Study reveals impact of Purple Line -- Gazette.Net


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Read more stories about the Purple Line and view an interactive map.

The Purple Line will bring with it the hum of power substations, the squealing of wheels and the ringing of warning bells according to the final environmental impact study released Thursday.

The study, conducted by the Maryland Transit Administration, is available online at http://www.purplelinemd.com/en/studies-reports/feis-document and goes into great detail about the effects of construction of the $2.2 billion light-rail line. The train will travel 16.2 miles east-west across Montgomery and Prince George’s counties and is slated to begin in 2015.

Those who live alongside the tracks can expect increased noise and vibrations, according to the study. Trains will ring five-second warning bells as they approach a station, and crossing areas may also have warning bells and lights.

The light-rail is expected to run about 70 times a day up to speeds of 50 mph. Nearby residents will also hear the hum of traction power substations and the “wheel squeal” of trains that are going around corners. Another source of noise at stations will be the public address systems, which will announce arrivals and departures and provide other information to passengers.

Between Bethesda and Rock Creek Stream Valley Park, a 4-foot high noise wall is planned to be built on the south side of the tracks. On the north side, either the trail will be elevated more than four feet above the tracks or a four-foot high noise wall will separate the Capital Crescent Trail from the adjacent community, according to the report.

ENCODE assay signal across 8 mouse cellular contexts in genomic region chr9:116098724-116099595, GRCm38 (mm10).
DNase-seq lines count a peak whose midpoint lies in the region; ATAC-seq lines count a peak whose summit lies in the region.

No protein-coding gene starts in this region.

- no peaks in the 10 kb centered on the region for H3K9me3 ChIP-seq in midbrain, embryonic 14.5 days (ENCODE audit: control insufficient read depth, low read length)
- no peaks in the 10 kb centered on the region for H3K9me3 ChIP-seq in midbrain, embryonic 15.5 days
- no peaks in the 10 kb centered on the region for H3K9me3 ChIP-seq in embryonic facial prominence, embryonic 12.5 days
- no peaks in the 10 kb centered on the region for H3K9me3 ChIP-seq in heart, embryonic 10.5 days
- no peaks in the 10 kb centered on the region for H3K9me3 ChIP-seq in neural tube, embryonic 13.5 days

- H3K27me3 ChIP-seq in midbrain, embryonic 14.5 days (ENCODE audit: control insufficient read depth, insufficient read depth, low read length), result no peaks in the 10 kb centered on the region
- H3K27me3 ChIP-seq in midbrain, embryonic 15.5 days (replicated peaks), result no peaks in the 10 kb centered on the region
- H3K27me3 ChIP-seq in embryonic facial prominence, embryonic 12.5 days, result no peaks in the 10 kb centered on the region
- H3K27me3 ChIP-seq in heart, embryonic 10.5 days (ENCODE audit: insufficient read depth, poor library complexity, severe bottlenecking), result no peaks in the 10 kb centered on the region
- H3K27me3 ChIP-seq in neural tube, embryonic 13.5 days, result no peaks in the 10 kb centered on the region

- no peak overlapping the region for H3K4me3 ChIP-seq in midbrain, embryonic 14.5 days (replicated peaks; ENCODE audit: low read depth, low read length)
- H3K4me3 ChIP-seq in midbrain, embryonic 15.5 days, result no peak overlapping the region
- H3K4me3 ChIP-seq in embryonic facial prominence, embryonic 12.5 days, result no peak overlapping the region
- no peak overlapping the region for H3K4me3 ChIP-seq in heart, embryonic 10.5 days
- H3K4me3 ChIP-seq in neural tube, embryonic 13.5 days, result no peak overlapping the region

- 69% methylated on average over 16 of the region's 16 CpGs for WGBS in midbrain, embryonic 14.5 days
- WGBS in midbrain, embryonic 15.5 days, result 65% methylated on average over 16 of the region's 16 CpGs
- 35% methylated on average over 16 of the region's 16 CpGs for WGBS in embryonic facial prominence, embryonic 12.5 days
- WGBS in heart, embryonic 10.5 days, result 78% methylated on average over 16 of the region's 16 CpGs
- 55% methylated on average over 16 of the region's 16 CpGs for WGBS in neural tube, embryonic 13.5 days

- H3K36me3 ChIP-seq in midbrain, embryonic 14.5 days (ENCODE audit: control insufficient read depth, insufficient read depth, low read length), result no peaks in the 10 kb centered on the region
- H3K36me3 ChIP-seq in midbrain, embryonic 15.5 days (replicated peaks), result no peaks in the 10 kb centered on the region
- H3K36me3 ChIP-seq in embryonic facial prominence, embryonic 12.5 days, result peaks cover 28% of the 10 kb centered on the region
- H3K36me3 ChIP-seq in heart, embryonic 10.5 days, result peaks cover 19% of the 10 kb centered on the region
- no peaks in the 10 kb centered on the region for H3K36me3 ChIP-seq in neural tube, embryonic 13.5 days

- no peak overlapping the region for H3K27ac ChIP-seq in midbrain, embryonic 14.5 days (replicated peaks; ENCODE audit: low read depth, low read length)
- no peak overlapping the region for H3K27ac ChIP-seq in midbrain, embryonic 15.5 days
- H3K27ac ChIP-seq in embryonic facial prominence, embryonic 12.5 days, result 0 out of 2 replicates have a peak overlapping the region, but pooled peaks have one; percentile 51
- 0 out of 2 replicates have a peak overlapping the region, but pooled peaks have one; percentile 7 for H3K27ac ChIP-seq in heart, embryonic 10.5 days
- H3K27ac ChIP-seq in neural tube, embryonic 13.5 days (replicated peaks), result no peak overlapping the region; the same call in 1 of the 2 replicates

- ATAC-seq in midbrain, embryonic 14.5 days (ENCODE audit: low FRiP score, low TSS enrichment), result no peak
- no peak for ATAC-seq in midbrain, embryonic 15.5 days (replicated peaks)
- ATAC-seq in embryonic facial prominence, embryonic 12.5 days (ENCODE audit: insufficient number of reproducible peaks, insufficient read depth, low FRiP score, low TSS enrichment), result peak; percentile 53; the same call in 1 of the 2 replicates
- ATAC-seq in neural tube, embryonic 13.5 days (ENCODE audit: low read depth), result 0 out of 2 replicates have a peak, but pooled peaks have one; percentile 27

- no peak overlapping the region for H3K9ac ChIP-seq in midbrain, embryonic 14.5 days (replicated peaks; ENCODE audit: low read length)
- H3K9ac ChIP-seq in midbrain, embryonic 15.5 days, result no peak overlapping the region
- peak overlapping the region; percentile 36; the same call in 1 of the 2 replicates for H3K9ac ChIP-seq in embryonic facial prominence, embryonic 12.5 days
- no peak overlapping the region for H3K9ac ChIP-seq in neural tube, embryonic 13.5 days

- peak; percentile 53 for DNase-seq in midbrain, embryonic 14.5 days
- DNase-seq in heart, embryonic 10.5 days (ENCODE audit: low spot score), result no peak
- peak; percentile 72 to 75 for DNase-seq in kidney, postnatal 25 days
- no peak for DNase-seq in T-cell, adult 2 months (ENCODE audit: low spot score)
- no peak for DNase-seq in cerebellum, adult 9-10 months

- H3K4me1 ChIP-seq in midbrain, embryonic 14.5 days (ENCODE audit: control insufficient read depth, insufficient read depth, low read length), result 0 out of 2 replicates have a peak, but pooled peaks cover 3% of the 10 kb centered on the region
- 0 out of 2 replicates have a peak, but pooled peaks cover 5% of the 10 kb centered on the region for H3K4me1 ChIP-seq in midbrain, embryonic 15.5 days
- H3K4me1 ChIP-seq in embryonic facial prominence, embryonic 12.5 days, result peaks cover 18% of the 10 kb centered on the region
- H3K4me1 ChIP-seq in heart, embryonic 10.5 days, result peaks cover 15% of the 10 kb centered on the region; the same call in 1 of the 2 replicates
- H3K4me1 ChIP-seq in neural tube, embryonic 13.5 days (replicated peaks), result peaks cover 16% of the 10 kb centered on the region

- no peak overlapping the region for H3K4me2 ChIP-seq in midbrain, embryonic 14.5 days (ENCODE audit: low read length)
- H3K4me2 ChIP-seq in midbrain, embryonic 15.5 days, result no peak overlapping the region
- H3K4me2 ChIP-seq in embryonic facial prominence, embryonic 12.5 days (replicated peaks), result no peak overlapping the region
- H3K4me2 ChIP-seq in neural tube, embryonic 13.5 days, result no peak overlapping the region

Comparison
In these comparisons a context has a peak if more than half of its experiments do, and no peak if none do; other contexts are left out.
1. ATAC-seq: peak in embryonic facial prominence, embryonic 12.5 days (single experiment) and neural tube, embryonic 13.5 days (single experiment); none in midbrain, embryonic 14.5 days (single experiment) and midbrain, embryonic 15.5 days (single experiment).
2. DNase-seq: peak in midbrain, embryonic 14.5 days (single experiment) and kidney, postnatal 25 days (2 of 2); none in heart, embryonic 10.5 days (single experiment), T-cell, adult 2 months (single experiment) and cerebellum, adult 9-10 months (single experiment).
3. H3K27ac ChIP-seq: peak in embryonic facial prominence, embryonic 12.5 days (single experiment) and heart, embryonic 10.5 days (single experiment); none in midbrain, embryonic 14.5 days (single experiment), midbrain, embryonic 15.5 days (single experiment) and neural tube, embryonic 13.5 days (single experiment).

The study describes in detail the 116 homes and businesses that will be condemned to make way for the Purple Line, most of which are in Silver Spring and Prince George’s County. The largest group of single-family homes impacted will be along Riverdale Road, where roadway widening will take the place of 22 homes. Riverdale will also lose eight commercial buildings.

Bethesda will also lose three businesses, which are all in converted single family homes along Montgomery Avenue. They are Newtown Auto Body Shop, Design in a Day studio and Maloney Design Build.

Elm Street Park will temporarily lose .02 acres as a construction easement for a trail connection from the park to the Capital Crescent Trail.

The Purple Line will run right through the Columbia Country Club and there are two underground cart tunnels planned.

Public feedback is essential, said Robert L. Smith, an administrator with the Maryland Transit Administration. Comments will be collected and provided to the Federal Transit Administration.

ablum@gazette.net